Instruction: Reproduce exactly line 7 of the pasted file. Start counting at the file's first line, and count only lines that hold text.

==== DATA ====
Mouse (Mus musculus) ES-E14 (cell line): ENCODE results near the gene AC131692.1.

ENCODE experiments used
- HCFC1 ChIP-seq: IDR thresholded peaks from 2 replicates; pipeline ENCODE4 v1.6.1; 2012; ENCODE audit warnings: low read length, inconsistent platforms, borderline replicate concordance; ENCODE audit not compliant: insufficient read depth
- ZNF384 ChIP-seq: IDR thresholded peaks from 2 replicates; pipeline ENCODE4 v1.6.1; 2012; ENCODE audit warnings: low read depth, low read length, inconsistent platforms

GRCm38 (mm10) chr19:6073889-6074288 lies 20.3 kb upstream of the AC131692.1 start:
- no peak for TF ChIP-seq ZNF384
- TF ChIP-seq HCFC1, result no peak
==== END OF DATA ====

- TF ChIP-seq HCFC1, result no peak